Endorse Bernie or die
Sanders is the only chance for the Democrats to win the election.
Donald Trump's victory in Indiana decided the two main contenders for the post of the President of the United States: Trump and Hillary Clinton. The former Secretary of State and the first lady will most likely win the Democratic nomination due to the huge support from the Democratic bureaucrats. The so-called Super-delegates are not influenced by people's will and are almost all on her side. Thus, only God or a miracle can help Bernie and the Democratic Party machine.
The problem of the third candidate
Now the main problem for the Democratic and the Republican establishment is how to defeat Trump. One way to solve this problem is to establish a "third candidate". The third party exodus is mostly championed by the neocons. Weekly Standard editor Bill Kristol, alongside Robert Kagan, continue to promote this idea as the only chance to get rid of Trump.
Of course the third candidate will newer win, but they will pull votes away from Trump, securing a victory for Clinton. An independent conservative in the ballots is the best way to support Clinton without voting for her. Tim Miller, former Jeb Bush consultant, believes this is the best strategy. Both presidents from the Bush family do not want to endorse Trump and are searching for an alternative person to support, but there is nobody else. If you are a Republican, you are playing with fire by dangerously splitting the party and ruining your political career.
Ted Cruz dropped out of the Republican race, but declared that he does will quit the struggle. His ardent supporters hate Trump more that anybody on the planet, so he can be ideally suitable for this role of a puppet in Clinton's hand, but only if he wants to end his political career, of course. Trump-haters are discussing ideas to draft Mitt Romney or even former Senator Tom Coburn as the third candidate, but these veterans are mostly forgotten. The third candidate initiative will cost the Republican establishment their party. It is not a problem for the neocons, who were originally Democrats, but it will be catastrophic for the whole American political system. It is why the widely discussed "third party option" is unlikely to be realized. This is proven by the behavior of Republican functionaries. After the results of the primary in Indiana were known, the head of the Republican National Committee, Reince Priebus, rallied support for Trump as the Republican candidate.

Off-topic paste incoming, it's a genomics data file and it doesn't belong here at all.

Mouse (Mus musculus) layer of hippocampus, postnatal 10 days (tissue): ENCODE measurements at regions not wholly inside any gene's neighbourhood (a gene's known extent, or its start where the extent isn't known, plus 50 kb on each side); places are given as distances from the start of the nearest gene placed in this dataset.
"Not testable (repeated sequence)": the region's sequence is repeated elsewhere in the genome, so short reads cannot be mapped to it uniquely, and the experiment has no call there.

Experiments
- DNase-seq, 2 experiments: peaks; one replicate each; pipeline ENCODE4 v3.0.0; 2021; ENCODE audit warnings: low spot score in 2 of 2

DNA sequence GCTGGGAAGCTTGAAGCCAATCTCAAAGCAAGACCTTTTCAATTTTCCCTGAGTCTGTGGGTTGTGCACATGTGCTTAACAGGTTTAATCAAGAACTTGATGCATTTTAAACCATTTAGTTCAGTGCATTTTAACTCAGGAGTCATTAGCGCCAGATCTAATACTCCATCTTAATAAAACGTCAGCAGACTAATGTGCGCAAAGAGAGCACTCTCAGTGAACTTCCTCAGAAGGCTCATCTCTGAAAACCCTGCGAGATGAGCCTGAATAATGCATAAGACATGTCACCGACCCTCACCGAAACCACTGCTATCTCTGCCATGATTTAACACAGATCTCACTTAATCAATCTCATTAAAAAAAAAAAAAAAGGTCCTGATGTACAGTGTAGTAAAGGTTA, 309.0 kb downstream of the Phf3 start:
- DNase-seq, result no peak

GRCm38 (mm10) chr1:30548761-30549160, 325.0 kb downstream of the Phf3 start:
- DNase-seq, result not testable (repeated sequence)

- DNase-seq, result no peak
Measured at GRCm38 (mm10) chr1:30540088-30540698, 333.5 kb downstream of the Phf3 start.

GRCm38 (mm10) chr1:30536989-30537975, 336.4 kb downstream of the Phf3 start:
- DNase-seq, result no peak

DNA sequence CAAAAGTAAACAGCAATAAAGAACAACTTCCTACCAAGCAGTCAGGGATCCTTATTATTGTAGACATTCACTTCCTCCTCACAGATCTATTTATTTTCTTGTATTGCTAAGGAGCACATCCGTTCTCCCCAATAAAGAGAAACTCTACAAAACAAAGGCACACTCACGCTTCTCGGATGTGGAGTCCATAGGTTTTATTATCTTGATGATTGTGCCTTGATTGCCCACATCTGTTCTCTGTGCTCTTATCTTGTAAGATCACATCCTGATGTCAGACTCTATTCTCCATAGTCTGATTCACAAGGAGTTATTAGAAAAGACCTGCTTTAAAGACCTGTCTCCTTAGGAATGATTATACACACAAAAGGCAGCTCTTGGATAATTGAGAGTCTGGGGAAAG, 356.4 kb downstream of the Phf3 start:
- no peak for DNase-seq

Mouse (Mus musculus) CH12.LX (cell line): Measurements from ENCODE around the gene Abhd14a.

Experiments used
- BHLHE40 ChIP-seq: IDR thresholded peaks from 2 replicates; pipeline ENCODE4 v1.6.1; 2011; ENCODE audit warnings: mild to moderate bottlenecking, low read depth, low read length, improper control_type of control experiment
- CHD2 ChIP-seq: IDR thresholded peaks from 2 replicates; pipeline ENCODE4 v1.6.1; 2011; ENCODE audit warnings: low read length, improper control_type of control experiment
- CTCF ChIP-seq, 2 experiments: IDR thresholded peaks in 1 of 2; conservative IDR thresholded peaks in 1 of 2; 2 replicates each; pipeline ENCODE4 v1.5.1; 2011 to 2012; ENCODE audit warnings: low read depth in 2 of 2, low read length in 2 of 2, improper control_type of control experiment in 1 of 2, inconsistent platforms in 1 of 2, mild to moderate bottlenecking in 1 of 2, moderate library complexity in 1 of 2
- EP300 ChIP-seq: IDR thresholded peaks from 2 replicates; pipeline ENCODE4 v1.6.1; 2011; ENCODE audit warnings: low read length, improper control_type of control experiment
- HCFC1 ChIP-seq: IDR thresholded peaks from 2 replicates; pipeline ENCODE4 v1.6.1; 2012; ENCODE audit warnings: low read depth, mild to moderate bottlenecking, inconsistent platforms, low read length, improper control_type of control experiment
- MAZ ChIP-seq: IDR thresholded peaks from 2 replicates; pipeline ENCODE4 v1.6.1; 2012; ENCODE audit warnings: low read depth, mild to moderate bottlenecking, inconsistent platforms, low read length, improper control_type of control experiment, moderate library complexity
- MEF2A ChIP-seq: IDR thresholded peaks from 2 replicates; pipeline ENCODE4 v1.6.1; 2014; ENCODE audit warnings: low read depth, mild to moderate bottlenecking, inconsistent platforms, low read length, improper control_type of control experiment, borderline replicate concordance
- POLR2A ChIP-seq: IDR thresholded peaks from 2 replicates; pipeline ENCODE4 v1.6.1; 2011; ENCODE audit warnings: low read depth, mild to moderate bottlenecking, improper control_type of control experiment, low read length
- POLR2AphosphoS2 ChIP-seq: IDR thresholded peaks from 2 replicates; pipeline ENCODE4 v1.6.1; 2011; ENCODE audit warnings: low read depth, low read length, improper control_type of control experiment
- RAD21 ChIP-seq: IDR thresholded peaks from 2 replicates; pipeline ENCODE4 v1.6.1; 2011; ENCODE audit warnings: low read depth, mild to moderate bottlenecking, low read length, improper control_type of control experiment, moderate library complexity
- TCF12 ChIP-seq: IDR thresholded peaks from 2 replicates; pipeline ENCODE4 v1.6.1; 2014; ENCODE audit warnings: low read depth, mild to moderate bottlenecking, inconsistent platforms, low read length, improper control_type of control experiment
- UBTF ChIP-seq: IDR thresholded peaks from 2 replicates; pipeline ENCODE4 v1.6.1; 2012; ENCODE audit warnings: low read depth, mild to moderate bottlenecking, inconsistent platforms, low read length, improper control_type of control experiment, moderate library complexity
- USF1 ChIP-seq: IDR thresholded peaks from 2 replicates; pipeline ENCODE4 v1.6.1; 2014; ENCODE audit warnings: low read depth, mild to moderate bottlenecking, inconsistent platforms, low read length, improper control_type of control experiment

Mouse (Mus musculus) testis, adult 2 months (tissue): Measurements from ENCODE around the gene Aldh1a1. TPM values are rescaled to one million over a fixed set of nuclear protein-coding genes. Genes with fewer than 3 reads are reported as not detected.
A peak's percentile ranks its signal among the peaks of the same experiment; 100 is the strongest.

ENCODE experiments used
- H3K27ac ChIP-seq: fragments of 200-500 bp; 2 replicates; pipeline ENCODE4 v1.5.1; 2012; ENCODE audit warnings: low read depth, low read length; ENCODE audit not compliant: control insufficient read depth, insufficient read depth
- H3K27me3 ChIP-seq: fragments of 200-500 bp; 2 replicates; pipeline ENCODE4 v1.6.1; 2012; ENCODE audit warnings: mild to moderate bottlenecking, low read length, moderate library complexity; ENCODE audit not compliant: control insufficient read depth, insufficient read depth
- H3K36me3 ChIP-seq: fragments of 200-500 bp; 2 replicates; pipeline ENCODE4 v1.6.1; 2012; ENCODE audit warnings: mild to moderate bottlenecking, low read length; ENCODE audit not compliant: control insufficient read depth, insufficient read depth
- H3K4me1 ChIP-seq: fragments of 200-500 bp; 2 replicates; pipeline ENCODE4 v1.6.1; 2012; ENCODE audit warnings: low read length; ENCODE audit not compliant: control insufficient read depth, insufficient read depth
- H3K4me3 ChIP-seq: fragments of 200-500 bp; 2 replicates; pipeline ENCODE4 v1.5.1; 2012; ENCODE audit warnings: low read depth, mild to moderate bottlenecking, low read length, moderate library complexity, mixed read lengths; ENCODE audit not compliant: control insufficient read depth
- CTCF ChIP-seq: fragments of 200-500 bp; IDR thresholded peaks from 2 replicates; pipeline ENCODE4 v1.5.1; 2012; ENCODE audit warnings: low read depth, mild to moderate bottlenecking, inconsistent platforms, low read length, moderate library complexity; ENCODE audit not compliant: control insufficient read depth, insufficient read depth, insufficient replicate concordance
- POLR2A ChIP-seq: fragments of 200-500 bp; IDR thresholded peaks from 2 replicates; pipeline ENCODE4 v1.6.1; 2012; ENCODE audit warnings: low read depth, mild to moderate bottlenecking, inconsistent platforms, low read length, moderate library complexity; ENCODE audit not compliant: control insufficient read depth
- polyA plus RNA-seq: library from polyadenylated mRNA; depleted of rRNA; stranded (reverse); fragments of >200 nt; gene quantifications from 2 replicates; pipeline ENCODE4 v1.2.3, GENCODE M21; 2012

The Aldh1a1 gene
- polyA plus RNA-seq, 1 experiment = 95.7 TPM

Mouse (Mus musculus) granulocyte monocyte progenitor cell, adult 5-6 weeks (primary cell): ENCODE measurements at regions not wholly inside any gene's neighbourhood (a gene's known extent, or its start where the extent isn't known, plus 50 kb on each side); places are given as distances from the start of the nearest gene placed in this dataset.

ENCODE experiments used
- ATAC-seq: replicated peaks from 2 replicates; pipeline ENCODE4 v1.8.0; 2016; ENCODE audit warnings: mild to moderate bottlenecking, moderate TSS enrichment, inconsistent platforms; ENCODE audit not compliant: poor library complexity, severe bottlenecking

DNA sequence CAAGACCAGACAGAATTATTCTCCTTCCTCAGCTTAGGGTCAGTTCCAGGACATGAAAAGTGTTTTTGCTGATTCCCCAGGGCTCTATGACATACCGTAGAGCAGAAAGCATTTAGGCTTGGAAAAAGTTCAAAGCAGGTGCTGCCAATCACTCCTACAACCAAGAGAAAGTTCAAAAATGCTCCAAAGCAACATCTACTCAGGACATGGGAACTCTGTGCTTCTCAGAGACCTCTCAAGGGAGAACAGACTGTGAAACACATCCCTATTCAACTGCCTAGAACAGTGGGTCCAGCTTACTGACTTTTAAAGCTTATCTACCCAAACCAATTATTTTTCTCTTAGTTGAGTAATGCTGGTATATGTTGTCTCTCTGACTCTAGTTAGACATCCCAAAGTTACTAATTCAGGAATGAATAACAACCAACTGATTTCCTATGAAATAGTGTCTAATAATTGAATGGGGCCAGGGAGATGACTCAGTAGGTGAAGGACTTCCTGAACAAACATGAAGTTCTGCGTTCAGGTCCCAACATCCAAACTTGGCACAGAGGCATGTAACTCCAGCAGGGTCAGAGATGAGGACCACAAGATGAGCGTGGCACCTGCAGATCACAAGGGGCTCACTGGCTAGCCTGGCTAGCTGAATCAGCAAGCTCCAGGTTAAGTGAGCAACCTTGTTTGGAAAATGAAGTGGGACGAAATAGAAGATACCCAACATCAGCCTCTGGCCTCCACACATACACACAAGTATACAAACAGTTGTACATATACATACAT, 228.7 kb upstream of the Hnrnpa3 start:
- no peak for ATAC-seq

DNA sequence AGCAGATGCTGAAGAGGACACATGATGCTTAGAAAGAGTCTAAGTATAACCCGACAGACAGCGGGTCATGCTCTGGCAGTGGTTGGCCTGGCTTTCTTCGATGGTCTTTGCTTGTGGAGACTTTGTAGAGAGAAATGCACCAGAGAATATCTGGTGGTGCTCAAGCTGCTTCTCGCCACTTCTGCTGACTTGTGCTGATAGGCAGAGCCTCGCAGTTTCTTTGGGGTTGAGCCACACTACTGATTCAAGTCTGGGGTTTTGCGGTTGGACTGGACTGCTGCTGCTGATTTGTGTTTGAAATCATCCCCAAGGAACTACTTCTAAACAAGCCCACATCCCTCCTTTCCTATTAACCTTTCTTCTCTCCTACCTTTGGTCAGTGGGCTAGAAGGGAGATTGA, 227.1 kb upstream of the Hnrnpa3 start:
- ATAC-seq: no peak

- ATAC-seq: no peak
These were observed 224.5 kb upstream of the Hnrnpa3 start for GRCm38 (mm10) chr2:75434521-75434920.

Hillary cannot stand up against Trump
The Republican Party is completely disarmed before Trump. Since Cruz and Kasich have withdrawn from the race, the billionaire is now the only presidential candidate from the Republican Party who will go on to participate in the primaries.
However, Trump and Hillary have one common feature: both are the most controversial candidates with the highest negative ratings in history (65% against Trump and 56% against Clinton). The difference is that Hillary is a provenly corrupt, irresponsible, and hawkish representative of establishment. Unlike Obama, she is not perceived as a motor of change. Trump and Sunders awakened forces that were fed up with the establishment and both the Democrats and Republicans. In the Trump-Clinton contest, these forces, the silent majorly of Americans, will support Trump, and it is no coincidence that Trump recently declared that he will use Bernie’s arguments against Clinton, especially on issues of trade. Today, they run very close to each other in polls and according to various sources, in April Clinton led by a mere 7%. But, this gap is shrinking, and recent polls suggest that Trump might already be ahead of Clinton.